The Indian Army is renowned for its performance in equestrian sports

The Indian Army established the Army Gymnastic Node at the CASPT in 2004, offering specialist training in five gymnastics disciplines; Artistic gymnastics,  Aerobic gymnastics,  Acrobatic, Tumbling and Trampoline. However, as of 2015 the Gymnastic Node of the Indian Army exclusively trains gymnasts in Artistic gymnastics to groom athletes for the Olympics and Gymnastic World championships. Training in Non-Olympic gymnastics formats has been moved to the regimental centres.

The year 2005 says the rechristening of the Central Army School for Physical Training into the Army Institute of Physical Training, the name it is known by today. The training institute has been completely revamped to meet modern-day military fitness standards with the incorporation of functional strength training using Kettlebells inculcated by Parag Mehtre, the founder of Energy Kettlebell Fitness Academy into the Indian Army’s physical training curriculum through the AIPT. 

The AIPT offers a plethora of instructor course exclusively to the men and officers of the Indian Army. Such as the Assitant Instructor Basic course (AIBC), the Swimming and Lifesaving Course, the Boxing Instructor Course, the Basketball Coaching Course, The Volleyball Coaching Course, the Refereeing and Judging Course and the yoga course. These courses allow the men and officers to gain a degree of mastery over their sport of choice and will enable them to train service athletes at the highest levels.

The APTC plays a crucial role in forging a recruit into a soldier

Another basic course offered in the renowned institute is the Officers Physical Training Course. This course, unlike the others, is not a competitive sport-specific instructional module, but instead caters to the battle proficiency side of physical training. Commissioned Officers are prepared in this eight-week course to become qualified Physical Training Officers (PTO’s) who will be subsequently posted to the regimental training centres to overlook and contribute to recruiting training.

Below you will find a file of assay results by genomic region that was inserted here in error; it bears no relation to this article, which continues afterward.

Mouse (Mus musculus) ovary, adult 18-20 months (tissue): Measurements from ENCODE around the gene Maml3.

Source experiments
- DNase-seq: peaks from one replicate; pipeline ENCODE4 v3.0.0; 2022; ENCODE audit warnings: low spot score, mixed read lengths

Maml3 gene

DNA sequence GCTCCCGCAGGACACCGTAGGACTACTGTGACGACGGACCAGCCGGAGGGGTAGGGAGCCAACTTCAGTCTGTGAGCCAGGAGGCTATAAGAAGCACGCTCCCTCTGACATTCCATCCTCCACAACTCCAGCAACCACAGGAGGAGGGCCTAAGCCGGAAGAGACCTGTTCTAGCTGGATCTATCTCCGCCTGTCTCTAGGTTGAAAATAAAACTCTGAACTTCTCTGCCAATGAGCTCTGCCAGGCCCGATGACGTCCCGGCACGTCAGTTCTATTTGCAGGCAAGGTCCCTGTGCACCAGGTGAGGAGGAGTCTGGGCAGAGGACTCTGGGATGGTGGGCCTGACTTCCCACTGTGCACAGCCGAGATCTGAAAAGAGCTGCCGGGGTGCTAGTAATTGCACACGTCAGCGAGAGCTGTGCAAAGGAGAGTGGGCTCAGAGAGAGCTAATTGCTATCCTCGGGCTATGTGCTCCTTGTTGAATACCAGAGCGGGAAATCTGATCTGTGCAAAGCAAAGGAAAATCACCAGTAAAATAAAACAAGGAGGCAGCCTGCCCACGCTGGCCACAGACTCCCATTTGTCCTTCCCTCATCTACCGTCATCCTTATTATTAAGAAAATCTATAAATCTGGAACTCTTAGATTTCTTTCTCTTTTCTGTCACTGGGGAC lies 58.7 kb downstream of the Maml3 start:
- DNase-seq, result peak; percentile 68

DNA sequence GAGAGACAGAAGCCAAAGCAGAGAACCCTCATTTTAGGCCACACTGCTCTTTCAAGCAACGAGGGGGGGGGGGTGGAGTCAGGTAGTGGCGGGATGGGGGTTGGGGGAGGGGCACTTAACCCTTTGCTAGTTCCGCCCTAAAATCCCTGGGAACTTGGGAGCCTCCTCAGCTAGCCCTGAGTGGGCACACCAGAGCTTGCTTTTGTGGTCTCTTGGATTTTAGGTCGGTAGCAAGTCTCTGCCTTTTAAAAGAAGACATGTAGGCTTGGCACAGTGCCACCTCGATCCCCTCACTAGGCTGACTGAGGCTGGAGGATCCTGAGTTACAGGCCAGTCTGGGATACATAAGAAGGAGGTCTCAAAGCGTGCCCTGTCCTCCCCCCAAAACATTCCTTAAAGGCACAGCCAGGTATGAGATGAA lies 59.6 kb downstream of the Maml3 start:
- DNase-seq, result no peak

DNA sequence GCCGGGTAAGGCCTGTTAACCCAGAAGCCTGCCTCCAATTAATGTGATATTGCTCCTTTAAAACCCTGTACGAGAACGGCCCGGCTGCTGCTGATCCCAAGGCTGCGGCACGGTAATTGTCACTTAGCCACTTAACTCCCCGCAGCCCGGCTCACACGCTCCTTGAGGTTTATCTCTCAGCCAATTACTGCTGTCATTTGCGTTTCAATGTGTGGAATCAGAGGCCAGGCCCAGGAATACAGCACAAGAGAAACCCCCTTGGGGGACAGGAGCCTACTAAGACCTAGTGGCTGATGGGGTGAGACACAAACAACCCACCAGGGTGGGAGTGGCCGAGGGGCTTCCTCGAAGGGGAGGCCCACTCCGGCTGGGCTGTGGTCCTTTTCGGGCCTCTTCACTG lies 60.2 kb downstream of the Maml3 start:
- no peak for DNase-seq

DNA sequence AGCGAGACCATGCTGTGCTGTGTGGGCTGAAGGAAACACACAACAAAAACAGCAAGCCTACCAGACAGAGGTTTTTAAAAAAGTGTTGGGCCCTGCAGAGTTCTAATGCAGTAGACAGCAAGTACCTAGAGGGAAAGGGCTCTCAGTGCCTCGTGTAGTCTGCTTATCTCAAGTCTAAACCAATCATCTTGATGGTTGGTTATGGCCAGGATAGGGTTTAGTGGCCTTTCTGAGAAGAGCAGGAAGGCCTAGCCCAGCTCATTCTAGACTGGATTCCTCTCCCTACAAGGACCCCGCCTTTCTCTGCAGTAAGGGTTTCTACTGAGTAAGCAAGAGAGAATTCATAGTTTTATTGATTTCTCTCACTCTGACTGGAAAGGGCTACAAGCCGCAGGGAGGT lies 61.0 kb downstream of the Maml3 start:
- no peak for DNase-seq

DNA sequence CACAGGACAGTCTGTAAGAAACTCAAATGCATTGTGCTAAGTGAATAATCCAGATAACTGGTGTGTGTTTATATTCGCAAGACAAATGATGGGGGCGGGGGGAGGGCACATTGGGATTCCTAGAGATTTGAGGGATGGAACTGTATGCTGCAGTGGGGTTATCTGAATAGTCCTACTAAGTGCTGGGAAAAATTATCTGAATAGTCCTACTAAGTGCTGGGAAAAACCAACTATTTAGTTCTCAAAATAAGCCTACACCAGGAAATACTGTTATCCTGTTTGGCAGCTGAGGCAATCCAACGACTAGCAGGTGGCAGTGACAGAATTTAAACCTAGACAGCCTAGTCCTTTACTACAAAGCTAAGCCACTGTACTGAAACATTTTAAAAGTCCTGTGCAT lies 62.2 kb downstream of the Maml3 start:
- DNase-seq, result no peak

GC During in the middle of an obstacle course at OTA Chennai

This coveted instructional course generally takes place six times a year, however, has been cut in half due to the massive shortage of officers in the Indian Army. The Army took concrete steps to bolster fitness amongst its personnel following lowering physical standards.

This pressing matter was discussed in depth during a 2017 Army Commanders conference in May in which it was recommended that a vacancy of 24 positions be created in the Officers Physical Training Course, with the Military Secretory branch inviting officers with the required merit to pass the course and subsequently go on deputation to the APTC where they will be posted the regimental centres, to create a uniform and streamlined training curriculum.

This move had been welcomed by the military community with Brigadier P.K.M Raja speaking to The Times Of India about how this move will play a “crucial role a the regimental centres” The Brigadier further told the national newspaper that having “A qualified Physical Training Officer is the need of the hour, as he plays a crucial role in identifying sporting talent among the recruits.” “This will help the Army improve its sporting standards,” he added further.

Lady Cadets at OTA doing dips for build strength

The Indian Army’s Physical Training Corps has tirelessly strived to enhance the already high standard of the Indian Army and according to the ADG PI “have been unflinchingly training and conditioning all ranks of the Indian Army to perform at levels of excellence under the most trying of circumstances.” Further acknowledging the efforts of this otherwise small but potent corps, the ADG PI goes on say “The premier Institute of physical training in the Indian Army, has shown seamless transition incorporating modern fitness methods over decades.”